A permanent resident of the United States that has citizenship with another country is called a(n) citizen.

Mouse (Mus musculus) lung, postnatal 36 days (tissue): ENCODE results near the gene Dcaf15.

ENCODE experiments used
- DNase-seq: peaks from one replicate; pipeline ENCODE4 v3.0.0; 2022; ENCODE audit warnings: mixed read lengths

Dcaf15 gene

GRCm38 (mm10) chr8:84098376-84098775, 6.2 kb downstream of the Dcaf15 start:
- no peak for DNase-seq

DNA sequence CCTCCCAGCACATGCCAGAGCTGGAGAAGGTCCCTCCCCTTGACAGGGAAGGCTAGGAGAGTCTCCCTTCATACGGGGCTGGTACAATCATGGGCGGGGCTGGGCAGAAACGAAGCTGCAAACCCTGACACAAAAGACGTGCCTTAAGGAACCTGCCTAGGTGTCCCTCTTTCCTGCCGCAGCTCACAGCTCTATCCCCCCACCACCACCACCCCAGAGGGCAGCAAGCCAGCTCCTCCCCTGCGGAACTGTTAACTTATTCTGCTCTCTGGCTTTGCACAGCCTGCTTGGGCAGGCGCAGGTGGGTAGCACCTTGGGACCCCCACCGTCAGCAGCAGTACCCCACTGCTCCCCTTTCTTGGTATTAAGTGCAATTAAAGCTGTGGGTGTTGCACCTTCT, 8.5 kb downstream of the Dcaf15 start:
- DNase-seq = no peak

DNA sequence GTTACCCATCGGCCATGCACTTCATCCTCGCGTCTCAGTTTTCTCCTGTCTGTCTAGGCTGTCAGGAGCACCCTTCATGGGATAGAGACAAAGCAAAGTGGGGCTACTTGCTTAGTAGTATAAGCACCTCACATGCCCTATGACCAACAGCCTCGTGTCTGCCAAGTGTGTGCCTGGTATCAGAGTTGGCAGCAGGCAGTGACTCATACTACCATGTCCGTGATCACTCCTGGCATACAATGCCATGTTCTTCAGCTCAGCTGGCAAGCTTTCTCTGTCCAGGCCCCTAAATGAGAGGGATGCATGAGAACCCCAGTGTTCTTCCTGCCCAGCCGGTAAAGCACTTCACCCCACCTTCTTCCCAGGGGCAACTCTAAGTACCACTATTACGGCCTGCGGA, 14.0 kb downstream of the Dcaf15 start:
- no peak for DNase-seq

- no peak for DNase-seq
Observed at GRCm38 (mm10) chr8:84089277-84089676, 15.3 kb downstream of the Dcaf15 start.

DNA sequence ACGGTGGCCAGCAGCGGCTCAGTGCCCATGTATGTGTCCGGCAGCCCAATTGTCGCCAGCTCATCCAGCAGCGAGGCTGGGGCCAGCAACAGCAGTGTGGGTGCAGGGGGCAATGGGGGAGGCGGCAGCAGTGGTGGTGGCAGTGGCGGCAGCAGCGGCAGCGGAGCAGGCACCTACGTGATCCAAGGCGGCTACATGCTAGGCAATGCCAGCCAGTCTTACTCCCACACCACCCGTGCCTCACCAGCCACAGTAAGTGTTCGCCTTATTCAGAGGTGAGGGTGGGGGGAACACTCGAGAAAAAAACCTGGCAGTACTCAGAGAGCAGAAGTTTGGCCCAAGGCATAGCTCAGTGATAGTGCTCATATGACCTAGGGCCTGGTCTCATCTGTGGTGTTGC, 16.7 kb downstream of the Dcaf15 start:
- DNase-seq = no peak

A permanent resident of the United States that has citizenship with another country is called a Lawful permanent resident. A lawful permanent resident is someone who is not a U.S. citizen but is granted by the US government the right to live in the United States indefinitely. Lawful permanent residents are given "green card" as proof of their right to live in the US indefinitely. They are granted the right to work in the US and to petition for their spouse and unmarried children to receive permanent residence in the US. Lawful permanent residents, however, do not have the right to vote in the US elections. They must also reside in the US for a minimum of 6 months every year to still be retain their status as a resident. They can also be subject to grounds of deportation if they commit certain crimes or become security risks to the government.